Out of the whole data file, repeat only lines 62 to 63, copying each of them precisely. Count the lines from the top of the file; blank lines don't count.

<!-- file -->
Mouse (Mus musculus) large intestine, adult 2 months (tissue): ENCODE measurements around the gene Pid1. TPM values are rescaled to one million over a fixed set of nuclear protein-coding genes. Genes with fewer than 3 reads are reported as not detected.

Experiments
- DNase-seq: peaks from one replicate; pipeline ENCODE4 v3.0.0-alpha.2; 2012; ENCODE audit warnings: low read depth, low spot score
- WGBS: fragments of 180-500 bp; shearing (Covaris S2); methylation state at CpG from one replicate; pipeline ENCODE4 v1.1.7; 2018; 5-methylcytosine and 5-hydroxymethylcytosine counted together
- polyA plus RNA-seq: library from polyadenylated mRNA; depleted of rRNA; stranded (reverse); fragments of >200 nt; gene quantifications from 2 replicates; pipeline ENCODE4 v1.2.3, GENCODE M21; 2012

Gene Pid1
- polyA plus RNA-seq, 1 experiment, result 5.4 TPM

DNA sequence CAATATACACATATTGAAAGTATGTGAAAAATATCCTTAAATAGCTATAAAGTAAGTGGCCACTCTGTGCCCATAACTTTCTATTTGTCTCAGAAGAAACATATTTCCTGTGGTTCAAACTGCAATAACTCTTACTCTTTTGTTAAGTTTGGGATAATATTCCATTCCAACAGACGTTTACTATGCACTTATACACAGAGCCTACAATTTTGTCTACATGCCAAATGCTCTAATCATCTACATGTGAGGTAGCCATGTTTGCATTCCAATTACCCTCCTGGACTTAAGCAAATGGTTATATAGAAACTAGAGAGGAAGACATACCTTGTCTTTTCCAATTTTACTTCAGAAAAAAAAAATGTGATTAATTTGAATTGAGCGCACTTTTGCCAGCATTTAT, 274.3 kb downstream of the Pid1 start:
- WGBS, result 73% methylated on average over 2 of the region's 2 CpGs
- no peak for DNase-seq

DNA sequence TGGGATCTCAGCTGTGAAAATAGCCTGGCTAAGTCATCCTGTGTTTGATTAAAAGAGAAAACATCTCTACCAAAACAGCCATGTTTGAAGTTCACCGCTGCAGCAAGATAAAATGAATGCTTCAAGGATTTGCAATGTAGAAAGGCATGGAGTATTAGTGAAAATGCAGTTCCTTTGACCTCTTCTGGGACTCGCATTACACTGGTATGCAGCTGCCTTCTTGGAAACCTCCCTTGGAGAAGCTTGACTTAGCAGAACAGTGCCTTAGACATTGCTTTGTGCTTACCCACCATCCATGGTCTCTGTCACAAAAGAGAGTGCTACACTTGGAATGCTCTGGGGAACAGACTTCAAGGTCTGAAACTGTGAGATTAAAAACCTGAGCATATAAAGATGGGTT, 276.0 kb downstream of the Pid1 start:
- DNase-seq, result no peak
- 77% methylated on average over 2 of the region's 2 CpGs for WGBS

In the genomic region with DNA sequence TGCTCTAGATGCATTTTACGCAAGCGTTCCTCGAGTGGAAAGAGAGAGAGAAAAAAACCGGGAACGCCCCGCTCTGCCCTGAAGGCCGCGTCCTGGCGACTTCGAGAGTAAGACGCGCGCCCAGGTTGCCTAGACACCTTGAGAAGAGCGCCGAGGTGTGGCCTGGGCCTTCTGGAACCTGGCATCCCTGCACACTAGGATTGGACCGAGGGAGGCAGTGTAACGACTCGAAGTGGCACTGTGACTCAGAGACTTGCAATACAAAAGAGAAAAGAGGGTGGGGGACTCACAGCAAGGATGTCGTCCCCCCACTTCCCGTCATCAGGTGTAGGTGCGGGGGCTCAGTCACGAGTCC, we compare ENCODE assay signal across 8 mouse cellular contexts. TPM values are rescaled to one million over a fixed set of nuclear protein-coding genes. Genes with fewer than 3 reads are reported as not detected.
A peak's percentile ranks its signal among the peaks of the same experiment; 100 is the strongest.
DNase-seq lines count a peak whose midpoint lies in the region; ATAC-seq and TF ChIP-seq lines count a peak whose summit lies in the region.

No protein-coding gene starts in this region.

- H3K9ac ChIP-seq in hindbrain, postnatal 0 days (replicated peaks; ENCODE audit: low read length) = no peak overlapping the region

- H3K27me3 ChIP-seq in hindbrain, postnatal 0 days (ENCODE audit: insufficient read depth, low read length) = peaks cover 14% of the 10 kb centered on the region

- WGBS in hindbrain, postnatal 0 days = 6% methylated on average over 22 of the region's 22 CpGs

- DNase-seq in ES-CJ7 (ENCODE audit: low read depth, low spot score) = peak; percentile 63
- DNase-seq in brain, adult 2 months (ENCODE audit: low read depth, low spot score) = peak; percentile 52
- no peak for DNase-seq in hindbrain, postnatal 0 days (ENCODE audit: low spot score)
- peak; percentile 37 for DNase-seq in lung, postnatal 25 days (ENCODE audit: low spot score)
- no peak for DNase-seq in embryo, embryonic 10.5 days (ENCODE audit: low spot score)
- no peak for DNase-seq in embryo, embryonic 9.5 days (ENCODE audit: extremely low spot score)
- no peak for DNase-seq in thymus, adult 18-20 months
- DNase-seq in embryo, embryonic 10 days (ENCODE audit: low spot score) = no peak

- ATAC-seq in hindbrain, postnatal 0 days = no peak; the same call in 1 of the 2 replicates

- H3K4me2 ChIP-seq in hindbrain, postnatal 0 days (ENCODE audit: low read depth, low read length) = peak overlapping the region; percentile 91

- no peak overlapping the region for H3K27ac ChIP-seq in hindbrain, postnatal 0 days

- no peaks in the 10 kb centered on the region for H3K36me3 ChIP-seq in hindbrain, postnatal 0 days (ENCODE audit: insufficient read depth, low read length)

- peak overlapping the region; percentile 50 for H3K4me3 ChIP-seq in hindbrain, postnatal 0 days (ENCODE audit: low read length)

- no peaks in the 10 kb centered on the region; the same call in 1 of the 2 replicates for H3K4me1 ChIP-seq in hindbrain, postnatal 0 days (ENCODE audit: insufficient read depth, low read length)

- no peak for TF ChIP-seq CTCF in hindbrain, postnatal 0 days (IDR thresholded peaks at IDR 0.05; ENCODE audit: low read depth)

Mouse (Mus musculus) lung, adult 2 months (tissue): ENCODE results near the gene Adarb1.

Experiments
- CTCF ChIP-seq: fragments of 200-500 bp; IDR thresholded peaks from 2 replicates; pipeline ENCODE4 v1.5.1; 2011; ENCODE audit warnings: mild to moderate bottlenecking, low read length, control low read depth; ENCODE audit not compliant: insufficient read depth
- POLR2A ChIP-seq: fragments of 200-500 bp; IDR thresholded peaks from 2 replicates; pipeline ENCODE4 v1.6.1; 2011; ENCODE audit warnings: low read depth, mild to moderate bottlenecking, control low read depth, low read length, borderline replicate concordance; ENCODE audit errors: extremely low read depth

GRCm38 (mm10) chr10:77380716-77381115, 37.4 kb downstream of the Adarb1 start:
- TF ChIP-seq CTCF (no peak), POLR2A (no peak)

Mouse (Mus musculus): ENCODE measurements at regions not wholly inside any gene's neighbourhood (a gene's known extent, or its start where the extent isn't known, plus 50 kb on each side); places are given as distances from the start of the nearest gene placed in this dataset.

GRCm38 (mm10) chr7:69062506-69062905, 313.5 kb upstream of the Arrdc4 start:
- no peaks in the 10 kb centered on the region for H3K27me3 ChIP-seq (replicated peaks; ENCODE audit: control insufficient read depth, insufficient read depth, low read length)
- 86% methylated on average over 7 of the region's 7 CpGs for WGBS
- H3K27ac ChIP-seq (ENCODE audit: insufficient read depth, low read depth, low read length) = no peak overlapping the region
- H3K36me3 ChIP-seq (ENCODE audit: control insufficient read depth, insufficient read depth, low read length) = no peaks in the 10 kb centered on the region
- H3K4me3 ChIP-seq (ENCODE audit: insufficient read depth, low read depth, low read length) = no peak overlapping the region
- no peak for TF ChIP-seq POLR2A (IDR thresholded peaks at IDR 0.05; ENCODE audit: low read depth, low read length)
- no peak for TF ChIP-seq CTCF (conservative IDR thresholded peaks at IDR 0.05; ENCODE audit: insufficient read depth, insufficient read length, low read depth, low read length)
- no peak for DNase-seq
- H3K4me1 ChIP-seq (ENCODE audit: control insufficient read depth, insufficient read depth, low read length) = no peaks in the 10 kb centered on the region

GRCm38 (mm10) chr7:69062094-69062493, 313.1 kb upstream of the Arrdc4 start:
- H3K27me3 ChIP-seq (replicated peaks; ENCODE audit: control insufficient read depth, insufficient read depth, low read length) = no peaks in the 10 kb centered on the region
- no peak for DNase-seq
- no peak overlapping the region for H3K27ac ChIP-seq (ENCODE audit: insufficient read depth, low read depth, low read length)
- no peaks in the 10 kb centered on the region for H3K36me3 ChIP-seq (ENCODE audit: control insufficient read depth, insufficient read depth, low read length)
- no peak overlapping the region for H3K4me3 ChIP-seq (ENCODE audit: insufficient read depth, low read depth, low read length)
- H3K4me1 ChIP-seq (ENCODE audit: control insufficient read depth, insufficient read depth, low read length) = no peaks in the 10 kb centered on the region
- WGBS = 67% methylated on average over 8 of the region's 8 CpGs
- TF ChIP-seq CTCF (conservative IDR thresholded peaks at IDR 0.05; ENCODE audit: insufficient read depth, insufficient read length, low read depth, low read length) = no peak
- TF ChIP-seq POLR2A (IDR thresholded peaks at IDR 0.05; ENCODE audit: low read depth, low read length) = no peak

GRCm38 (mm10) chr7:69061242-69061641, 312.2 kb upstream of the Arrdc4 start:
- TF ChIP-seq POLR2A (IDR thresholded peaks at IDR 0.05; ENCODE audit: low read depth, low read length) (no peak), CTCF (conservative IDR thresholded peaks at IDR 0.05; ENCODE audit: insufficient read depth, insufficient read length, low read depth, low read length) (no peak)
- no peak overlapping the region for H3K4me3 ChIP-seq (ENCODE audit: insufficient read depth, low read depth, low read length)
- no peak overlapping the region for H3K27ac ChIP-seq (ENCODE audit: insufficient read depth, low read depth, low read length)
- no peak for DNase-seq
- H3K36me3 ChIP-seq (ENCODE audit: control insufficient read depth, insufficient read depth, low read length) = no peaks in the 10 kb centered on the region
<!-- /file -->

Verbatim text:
- TF ChIP-seq POLR2A (IDR thresholded peaks at IDR 0.05; ENCODE audit: low read depth, low read length) = no peak

GRCm38 (mm10) chr7:69061242-69061641, 312.2 kb upstream of the Arrdc4 start: